Ethnic minorities in Hong Kong

Transgender woman kept with men to protect female inmates, Hong Kong court hears

Government argues Philippine national’s privacy was safeguarded at all-male facility

PUBLISHED : Tuesday, 09 August, 2016, 3:39pm
UPDATED : Tuesday, 09 August, 2016, 9:51pm

The prison authority has a statutory duty to protect “vulnerable” female inmates from male prisoners, the High Court heard on Tuesday.

The Correctional Services Department told the court it was “appropriate”, though not ideal, to have treated a transgender woman as a man and put her in an all-male facility.

The department and police were responding to claims by Philippine national Navarro Luigi Recasa, who is seeking a legal review for being treated as a male prisoner by the authorities, that she was a victim of discrimination and unconstitutional prison rules.

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Barrister Lisa Wong Kwok-ying SC, for the authorities, said Recasa had not completed sex reassignment surgery before she was serving time in Hong Kong for drug and immigration offences.

It was a legitimate concern if a pre-operative, transgender woman was incarcerated with female inmates, Wong told the court.

In a detention setting, certain rights provided for inmates could be curtailed for the sake of preserving custodial discipline and security
Lisa Wong, government barrister

She said female inmates were vulnerable as they were locked up in close quarters without alternative options, and therefore a transgender woman should not be held in a prison for women.

Despite being placed instead in an all-male institution, the Philippine national’s privacy had been protected, Wong added.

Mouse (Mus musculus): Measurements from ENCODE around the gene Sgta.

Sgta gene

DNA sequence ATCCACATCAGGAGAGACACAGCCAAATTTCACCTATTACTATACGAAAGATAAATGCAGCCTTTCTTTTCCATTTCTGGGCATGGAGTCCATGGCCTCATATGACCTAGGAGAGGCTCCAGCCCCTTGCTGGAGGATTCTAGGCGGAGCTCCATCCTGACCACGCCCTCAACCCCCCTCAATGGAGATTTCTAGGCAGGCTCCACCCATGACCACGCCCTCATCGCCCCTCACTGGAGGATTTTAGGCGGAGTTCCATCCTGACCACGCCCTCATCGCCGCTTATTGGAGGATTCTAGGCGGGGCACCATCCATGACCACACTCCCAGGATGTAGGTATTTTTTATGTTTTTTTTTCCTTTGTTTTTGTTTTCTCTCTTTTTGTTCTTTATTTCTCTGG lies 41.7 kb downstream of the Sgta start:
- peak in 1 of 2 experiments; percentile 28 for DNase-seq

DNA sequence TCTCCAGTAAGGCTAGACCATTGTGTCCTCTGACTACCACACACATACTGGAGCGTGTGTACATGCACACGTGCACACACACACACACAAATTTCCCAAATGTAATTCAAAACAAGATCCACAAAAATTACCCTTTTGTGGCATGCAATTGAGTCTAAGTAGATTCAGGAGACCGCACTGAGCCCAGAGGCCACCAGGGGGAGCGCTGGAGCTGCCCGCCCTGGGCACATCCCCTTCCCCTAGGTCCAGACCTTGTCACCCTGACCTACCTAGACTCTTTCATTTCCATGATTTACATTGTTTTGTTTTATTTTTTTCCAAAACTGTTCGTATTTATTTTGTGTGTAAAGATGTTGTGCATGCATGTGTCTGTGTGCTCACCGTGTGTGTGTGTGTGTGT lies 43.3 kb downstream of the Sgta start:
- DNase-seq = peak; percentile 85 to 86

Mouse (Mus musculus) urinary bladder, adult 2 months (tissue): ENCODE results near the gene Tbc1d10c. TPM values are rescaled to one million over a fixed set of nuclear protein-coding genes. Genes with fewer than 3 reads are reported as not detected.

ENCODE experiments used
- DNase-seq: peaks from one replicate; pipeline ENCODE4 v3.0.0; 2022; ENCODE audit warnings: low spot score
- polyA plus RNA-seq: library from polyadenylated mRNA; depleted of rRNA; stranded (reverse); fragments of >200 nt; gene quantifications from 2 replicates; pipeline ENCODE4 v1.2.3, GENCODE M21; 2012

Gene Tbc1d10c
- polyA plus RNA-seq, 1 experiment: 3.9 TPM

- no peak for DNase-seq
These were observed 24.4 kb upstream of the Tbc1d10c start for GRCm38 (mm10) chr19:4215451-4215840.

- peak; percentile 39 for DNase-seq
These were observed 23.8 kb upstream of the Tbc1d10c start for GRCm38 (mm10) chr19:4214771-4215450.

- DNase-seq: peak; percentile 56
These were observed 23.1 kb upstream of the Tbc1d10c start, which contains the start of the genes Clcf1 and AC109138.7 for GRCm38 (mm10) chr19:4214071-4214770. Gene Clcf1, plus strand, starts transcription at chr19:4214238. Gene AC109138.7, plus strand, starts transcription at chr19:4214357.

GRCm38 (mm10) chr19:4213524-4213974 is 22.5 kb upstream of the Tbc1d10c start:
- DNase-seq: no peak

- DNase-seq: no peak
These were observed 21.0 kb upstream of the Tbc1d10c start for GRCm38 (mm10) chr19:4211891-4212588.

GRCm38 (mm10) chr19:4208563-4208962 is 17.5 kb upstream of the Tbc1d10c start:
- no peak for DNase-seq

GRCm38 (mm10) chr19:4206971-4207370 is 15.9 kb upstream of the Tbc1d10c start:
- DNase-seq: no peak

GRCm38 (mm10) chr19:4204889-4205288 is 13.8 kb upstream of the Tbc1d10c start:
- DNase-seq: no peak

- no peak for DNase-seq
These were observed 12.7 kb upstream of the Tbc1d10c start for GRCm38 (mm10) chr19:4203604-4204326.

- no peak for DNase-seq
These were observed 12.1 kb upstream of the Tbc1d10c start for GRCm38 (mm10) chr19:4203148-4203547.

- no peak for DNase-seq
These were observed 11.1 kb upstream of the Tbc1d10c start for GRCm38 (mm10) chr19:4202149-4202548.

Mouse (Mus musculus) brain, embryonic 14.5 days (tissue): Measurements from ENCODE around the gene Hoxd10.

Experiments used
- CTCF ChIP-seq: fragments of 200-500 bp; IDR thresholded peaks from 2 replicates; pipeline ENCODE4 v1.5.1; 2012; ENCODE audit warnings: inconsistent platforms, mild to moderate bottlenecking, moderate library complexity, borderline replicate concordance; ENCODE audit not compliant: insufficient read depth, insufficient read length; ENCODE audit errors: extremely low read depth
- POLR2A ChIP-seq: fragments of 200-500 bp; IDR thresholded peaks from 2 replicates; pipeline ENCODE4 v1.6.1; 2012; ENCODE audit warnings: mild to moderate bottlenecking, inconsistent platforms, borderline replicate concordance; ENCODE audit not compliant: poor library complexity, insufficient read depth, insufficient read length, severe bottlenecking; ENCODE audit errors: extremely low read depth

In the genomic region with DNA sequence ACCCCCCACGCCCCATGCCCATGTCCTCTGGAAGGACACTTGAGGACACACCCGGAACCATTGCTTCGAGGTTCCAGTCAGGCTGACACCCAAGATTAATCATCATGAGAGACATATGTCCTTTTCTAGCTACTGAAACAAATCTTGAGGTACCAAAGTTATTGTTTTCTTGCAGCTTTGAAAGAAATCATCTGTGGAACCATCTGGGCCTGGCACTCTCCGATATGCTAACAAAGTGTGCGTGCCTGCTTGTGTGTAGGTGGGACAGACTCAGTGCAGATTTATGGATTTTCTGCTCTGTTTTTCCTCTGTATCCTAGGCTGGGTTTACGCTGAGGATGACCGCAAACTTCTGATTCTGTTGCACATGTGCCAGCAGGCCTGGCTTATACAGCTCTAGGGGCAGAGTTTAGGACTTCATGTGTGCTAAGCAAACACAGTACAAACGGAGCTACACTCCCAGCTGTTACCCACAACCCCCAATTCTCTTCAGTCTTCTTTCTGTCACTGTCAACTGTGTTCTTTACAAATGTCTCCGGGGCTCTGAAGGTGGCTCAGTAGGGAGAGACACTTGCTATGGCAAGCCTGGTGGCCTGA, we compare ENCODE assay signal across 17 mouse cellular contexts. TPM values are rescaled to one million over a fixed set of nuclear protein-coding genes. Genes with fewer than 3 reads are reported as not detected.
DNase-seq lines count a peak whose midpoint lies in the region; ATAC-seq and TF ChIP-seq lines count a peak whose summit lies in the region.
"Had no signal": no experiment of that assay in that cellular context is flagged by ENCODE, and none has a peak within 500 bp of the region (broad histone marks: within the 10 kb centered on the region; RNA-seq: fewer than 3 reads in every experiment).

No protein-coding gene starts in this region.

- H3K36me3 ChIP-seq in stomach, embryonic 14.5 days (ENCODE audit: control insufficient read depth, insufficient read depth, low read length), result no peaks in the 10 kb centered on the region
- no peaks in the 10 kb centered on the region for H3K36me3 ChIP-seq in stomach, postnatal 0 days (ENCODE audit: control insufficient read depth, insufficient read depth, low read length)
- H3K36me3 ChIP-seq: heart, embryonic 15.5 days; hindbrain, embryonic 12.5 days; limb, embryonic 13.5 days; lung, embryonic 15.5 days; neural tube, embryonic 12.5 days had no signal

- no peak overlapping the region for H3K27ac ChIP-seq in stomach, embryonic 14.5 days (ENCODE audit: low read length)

Prison staff had kept male inmates away from Recasa when she went to the toilet, the court heard.

“In a detention setting, certain rights provided for inmates could be curtailed for the sake of preserving custodial discipline and security,” Wong said.

Clive Grossman SC, for Recasa, earlier argued that his client was “extremely sensitive” in her transition from male to female and that the treatment she had received was “inhuman and degrading”.

Recasa, now 21, has since gone back to the Philippines after serving her time in the city.

She was said to have received hormone treatment since the age of 12 and had breast augmentation surgery at the age of 18.

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She was arrested for drug offences in June 2014 and paraded in front of male detainees at Central Police Station, it was claimed. After an initial hearing at Eastern Court, she was remanded at the all-male Pik Uk Correctional Institution.

Recasa was incarcerated at the institution and Siu Lam Psychiatric Centre for around 13 months, during which time she was placed in all-male detention facilities and was strip-searched on multiple occasions by male officers.

She was subjected to humiliation when she was ordered to remove her clothing, including her bra and underwear, in front of male prison officers, Grossman said.

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The barrister said Recasa was refused hormone treatment for almost eight months, during which time she was “traumatised” due to the development of male physical characteristics on her body.

But Wong argued that the treatment the inmate requested was special and that it took time for the prison authority to handle it and refer it to a relevant specialist under existing procedures.

Grossman said the treatment Recasa received breached her basic human rights.

The Philippine national wants the court to review the authorities’ decision to send her to male facilities, which she claims breached her fundamental rights under the Basic Law.